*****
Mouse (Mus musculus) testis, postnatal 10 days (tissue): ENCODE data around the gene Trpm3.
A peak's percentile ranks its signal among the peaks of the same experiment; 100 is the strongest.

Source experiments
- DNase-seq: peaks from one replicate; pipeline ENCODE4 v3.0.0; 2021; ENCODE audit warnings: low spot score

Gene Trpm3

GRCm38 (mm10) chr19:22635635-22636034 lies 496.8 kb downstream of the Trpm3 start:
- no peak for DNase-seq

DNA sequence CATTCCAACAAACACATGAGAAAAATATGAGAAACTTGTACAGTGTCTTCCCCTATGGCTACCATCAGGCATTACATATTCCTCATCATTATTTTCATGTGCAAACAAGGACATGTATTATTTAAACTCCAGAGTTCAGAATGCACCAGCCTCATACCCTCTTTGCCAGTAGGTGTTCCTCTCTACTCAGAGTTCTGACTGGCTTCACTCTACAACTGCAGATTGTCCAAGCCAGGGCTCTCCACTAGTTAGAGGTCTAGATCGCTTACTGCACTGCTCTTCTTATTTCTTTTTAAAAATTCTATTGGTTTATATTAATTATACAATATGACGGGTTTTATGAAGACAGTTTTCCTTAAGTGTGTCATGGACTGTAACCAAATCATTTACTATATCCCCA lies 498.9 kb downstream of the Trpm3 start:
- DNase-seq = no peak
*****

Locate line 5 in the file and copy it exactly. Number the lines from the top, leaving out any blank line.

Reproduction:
Gene Trpm3